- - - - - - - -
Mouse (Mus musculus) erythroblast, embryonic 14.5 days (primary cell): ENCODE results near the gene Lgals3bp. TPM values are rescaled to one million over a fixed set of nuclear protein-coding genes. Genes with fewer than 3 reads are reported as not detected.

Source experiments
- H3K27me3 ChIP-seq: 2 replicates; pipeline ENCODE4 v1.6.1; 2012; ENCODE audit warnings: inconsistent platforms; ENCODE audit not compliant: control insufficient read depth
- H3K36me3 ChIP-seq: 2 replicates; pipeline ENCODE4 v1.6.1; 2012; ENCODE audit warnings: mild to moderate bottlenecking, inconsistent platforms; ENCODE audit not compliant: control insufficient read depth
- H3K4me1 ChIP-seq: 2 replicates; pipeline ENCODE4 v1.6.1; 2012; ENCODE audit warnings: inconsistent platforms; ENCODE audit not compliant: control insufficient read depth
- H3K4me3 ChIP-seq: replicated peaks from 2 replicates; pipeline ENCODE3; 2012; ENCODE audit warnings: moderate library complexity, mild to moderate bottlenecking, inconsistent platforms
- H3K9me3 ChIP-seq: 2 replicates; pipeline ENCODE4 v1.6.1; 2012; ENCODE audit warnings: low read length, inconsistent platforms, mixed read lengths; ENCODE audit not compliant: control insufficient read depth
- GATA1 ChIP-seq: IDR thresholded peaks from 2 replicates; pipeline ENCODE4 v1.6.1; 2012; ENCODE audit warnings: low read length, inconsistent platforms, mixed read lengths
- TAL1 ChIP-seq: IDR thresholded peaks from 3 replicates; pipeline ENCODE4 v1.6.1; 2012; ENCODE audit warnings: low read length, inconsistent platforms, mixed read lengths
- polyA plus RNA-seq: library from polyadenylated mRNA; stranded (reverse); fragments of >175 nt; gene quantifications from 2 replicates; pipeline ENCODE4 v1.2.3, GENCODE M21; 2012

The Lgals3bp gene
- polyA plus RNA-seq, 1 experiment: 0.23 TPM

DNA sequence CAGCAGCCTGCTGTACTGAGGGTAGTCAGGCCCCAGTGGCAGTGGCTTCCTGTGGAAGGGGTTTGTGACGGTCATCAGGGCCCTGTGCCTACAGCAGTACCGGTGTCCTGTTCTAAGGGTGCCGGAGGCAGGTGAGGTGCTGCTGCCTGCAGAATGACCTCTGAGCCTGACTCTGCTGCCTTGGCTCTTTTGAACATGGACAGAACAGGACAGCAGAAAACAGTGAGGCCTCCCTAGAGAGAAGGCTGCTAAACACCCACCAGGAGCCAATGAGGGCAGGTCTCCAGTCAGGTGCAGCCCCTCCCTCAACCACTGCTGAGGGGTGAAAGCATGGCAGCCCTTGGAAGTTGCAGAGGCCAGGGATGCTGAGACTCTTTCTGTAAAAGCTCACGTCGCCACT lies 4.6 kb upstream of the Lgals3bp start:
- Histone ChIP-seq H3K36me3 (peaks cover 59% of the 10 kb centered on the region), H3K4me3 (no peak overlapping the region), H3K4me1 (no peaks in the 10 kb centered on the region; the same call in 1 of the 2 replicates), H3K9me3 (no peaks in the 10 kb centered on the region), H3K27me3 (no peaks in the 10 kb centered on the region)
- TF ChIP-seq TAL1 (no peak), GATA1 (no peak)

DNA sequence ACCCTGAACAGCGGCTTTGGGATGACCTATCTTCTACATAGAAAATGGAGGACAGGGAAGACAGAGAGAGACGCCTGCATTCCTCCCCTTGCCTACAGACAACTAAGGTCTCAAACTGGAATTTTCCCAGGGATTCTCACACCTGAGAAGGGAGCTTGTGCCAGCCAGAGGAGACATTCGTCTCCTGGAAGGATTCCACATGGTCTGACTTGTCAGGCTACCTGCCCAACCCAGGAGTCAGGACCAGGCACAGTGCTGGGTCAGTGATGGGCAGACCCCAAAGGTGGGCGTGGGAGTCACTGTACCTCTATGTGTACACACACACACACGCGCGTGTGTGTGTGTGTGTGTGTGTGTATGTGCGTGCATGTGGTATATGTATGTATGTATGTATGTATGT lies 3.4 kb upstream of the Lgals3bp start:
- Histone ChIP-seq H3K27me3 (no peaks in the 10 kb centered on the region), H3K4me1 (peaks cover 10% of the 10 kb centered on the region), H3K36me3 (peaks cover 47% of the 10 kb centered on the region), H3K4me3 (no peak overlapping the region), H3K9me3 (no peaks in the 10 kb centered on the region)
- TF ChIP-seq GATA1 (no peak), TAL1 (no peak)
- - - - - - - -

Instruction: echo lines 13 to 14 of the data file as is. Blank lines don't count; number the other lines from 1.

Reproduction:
DNA sequence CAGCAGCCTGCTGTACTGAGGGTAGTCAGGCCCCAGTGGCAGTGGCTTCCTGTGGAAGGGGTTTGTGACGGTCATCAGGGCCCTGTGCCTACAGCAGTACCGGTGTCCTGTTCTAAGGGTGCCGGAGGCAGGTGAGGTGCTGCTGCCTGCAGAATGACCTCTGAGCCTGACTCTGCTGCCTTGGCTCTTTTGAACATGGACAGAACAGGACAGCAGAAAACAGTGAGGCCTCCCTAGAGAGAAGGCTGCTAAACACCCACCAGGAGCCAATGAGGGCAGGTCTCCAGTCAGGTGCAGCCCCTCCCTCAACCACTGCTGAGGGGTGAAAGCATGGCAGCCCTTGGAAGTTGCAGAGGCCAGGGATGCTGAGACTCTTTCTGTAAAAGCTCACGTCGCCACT lies 4.6 kb upstream of the Lgals3bp start:
- Histone ChIP-seq H3K36me3 (peaks cover 59% of the 10 kb centered on the region), H3K4me3 (no peak overlapping the region), H3K4me1 (no peaks in the 10 kb centered on the region; the same call in 1 of the 2 replicates), H3K9me3 (no peaks in the 10 kb centered on the region), H3K27me3 (no peaks in the 10 kb centered on the region)